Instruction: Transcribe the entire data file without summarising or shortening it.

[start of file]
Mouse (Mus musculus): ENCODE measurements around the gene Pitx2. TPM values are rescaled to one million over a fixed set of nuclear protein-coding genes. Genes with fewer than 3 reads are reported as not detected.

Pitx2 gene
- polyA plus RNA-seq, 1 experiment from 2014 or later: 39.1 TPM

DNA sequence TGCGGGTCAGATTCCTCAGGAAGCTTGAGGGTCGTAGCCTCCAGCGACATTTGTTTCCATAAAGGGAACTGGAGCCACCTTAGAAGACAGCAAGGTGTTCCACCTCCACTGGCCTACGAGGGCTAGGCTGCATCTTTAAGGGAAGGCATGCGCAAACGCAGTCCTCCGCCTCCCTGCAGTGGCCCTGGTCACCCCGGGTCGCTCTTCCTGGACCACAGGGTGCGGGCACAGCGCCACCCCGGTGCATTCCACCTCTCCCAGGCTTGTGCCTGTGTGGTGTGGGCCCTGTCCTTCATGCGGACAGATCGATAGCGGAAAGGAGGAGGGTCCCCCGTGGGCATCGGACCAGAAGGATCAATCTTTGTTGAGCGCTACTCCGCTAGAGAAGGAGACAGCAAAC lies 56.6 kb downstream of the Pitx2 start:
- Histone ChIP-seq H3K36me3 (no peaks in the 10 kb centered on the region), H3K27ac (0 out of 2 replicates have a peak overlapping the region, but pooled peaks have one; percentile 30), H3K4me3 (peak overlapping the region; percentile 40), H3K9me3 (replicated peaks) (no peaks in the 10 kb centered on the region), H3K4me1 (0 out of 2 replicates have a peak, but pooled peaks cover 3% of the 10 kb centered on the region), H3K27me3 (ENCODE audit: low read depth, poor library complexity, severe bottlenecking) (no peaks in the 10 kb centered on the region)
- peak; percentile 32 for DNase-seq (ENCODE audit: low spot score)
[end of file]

Mouse (Mus musculus): ENCODE measurements around the gene Pitx2. TPM values are rescaled to one million over a fixed set of nuclear protein-coding genes. Genes with fewer than 3 reads are reported as not detected.

Pitx2 gene
- polyA plus RNA-seq, 1 experiment from 2014 or later: 39.1 TPM

DNA sequence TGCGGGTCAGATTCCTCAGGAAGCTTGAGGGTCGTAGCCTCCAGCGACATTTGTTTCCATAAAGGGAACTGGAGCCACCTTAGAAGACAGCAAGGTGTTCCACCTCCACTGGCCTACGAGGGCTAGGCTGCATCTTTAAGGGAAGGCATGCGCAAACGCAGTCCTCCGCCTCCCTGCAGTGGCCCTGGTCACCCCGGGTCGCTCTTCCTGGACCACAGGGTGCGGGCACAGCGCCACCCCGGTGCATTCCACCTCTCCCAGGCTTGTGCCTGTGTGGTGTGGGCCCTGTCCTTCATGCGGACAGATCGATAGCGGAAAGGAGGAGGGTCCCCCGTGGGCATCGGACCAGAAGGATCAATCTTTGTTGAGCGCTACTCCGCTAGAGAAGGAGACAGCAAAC lies 56.6 kb downstream of the Pitx2 start:
- Histone ChIP-seq H3K36me3 (no peaks in the 10 kb centered on the region), H3K27ac (0 out of 2 replicates have a peak overlapping the region, but pooled peaks have one; percentile 30), H3K4me3 (peak overlapping the region; percentile 40), H3K9me3 (replicated peaks) (no peaks in the 10 kb centered on the region), H3K4me1 (0 out of 2 replicates have a peak, but pooled peaks cover 3% of the 10 kb centered on the region), H3K27me3 (ENCODE audit: low read depth, poor library complexity, severe bottlenecking) (no peaks in the 10 kb centered on the region)
- peak; percentile 32 for DNase-seq (ENCODE audit: low spot score)